What Are the Advantages of Kerberos Authentication?

by Laura Gittins
Kerberos authentication allows for encrypted communication on open networks.

Kerberos authentication allows for encrypted communication on open networks.

Kerberos is a network authentication protocol that uses encrypted tickets to pass information over nonsecure networks. Kerberos authentication presents several advantages over other network authentication methods, so that the nodes communicating with each other can trust that the information they're receiving is authentic and reliable, and that future sessions will have the same authenticity.

Mutual Authentication

When two nodes -- such as a client and server or server and server -- begin communications, they pass encrypted tickets through a trusted third-party system called the Key Distribution Center. The KDC passes a secret ticket with a decryption key to both nodes. The nodes then pass encrypted time stamps to each other and use the key to decrypt them. If they do so successfully, they authenticate their counterparts and can trust each other for as long as the session remains open.

Passwords

When a server attempts to authenticate a client computer using the Kerberos protocol, the client does not have to send a password -- thanks to the mutual authentication, both the client and the server have the necessary information needed to decrypt the tickets. This means that any packet sniffers eavesdropping on the communication will not have access to client or server passwords, let alone any other information passed during the session.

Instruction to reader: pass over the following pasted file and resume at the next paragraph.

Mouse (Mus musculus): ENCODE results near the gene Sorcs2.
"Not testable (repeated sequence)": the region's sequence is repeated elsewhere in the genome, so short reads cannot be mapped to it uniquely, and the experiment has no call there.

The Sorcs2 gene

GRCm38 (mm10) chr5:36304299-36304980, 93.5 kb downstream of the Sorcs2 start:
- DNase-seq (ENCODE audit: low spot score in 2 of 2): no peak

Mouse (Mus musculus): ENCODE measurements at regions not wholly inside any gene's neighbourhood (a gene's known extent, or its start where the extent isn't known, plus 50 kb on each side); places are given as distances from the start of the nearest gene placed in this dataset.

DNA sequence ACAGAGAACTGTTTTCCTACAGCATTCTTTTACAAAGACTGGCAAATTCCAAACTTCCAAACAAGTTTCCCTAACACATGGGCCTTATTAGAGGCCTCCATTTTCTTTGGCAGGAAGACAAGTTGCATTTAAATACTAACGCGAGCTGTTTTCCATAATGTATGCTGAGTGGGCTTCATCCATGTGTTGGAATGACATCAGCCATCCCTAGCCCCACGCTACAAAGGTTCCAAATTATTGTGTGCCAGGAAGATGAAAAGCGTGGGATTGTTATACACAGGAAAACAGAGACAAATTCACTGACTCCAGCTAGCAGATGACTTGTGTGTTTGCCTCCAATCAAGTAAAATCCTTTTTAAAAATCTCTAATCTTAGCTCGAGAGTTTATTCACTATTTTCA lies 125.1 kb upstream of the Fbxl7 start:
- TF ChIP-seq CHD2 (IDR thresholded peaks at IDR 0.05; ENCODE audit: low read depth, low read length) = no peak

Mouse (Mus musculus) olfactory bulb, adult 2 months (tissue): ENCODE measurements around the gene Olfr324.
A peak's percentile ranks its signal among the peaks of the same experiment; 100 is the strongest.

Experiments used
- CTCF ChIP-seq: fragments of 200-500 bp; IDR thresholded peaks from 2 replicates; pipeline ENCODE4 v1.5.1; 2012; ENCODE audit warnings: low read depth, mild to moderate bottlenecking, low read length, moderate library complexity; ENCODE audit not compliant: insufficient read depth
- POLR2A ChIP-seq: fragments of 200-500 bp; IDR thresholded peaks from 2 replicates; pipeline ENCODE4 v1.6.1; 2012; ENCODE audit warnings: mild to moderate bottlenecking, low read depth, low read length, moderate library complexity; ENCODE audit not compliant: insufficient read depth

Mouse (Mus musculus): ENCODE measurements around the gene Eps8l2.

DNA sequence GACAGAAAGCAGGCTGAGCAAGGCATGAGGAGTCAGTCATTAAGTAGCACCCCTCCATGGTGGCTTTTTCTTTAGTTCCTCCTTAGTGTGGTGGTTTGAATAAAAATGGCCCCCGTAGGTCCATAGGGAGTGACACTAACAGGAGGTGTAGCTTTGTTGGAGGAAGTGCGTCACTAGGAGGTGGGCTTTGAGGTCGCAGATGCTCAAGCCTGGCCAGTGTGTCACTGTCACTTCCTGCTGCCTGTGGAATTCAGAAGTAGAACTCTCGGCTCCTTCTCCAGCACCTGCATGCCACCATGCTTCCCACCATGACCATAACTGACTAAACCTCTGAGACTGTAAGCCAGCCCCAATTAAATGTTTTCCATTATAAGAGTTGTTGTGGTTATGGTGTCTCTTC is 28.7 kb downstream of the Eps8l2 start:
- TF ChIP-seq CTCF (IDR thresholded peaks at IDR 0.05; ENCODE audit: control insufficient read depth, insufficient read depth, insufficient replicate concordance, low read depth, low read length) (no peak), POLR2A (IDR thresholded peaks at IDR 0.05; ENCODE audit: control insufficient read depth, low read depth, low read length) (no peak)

Integrated Sessions

When a client node is authenticated on a Kerberos-supported network, it receives a client ticket with an expiration time stamp. As long as the ticket has not expired, the client can use it to access to any other network service that supports Kerberos authentication without having to re-authenticate itself. If the client's session on the network is still active but the ticket expires, the client may request a new ticket.

Renewable Sessions

Once a client and server have authenticated themselves to one another, they never have to do so again. As part of the mutual authentication, the client receives credentials from the server. When the client initiates a future session, it sends its credentials to the server, which recognizes them and immediately authenticates the client. This eliminates the need for a KDC, so the two nodes can establish a secure connection even faster than they did during their first session.

About the Author

Laura Gittins has been writing since 2008 and is an expert in document design. She has a Bachelor of Science in English, Professional and Technical Writing. She has written education and document design articles for eHow.

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